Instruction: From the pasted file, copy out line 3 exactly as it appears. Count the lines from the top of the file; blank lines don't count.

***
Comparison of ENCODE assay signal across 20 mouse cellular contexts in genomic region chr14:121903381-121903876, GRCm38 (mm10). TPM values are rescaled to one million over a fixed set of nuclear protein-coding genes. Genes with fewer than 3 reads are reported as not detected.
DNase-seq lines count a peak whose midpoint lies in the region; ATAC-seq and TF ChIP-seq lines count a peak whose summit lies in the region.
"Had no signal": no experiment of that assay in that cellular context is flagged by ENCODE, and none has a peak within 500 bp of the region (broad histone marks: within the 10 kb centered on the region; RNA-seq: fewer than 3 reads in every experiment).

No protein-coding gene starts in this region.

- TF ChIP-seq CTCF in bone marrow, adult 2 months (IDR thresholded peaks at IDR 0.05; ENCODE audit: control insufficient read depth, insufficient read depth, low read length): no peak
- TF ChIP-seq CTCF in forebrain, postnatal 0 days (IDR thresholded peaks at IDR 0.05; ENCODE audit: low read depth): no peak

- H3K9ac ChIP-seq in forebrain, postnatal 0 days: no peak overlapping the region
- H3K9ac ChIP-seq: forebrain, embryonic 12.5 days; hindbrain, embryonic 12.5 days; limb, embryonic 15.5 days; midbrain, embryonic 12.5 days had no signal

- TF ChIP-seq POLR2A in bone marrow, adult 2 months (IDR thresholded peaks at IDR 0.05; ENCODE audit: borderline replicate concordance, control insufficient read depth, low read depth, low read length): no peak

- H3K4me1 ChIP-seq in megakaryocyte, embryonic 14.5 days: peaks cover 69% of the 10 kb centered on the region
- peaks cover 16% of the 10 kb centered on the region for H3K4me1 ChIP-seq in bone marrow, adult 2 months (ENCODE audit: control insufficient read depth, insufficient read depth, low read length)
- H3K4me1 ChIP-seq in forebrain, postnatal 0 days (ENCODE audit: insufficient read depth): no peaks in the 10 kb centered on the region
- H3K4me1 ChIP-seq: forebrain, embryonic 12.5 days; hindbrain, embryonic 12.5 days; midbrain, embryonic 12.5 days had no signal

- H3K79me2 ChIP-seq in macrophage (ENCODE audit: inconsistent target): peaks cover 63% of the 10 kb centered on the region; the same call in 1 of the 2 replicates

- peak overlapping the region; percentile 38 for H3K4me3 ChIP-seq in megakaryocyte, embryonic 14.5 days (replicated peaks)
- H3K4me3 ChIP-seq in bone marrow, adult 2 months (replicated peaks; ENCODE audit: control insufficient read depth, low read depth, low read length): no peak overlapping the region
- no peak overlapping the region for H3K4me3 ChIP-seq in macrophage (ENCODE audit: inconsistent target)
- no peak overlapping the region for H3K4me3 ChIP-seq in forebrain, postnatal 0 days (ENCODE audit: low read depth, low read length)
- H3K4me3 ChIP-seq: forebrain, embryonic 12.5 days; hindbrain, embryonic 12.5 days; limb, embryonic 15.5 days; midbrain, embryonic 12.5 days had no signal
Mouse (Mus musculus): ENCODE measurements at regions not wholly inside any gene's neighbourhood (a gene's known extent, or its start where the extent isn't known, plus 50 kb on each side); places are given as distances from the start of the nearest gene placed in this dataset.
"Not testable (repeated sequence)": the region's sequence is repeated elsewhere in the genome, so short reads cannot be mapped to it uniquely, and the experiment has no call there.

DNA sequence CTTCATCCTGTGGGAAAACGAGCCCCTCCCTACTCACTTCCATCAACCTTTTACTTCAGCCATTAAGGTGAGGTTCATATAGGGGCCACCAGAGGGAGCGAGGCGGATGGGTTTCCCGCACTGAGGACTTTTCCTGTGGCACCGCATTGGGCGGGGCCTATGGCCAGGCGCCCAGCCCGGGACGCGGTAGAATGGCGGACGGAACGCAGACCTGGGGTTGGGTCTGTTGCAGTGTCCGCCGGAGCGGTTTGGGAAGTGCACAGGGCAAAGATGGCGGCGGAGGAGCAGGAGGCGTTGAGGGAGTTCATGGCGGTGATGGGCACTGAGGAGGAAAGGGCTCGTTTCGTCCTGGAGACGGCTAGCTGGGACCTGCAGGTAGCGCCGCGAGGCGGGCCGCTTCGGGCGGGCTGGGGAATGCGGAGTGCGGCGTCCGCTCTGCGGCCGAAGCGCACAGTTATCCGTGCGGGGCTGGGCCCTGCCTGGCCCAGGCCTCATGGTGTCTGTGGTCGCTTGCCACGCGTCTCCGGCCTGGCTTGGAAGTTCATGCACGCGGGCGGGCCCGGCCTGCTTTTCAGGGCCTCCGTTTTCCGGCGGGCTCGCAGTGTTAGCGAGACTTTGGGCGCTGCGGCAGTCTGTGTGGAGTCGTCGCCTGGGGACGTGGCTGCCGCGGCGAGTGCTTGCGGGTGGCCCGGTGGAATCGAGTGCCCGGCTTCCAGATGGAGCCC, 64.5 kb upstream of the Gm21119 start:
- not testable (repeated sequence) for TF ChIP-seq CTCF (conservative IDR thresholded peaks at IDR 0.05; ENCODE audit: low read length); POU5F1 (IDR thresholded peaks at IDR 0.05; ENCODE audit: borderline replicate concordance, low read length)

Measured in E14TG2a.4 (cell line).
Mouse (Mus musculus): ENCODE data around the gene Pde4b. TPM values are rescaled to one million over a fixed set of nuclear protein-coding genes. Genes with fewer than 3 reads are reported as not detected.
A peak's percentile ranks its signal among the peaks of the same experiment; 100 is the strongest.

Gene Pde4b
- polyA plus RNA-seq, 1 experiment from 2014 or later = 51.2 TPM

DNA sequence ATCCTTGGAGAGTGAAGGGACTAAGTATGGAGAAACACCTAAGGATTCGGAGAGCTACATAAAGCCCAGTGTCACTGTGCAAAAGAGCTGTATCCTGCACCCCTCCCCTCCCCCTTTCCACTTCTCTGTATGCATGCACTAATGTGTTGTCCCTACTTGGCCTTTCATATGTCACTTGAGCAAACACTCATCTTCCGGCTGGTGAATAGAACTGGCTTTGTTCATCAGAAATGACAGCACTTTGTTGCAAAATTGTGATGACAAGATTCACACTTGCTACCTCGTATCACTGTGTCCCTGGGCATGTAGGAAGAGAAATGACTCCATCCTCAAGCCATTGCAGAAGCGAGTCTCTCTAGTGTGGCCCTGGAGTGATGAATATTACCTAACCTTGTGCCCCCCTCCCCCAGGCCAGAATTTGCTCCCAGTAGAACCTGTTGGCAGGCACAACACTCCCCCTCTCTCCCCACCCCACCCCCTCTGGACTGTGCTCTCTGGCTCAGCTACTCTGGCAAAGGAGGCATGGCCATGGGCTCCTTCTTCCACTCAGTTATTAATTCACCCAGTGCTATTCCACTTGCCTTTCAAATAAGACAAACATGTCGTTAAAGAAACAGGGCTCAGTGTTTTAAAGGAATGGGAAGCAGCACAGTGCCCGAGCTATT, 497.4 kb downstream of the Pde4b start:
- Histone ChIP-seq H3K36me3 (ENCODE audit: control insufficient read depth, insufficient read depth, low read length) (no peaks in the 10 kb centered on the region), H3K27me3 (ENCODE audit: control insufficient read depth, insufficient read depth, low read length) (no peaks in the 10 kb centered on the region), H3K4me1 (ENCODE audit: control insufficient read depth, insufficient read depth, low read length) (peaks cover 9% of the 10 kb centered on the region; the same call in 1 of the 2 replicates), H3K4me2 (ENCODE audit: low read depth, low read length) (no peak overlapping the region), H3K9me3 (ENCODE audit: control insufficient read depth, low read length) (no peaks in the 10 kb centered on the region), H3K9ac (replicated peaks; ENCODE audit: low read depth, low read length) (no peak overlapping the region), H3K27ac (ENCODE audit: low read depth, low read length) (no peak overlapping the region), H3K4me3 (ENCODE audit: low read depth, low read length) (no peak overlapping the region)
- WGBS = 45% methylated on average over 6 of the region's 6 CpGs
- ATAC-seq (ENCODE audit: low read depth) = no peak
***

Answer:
"Had no signal": no experiment of that assay in that cellular context is flagged by ENCODE, and none has a peak within 500 bp of the region (broad histone marks: within the 10 kb centered on the region; RNA-seq: fewer than 3 reads in every experiment).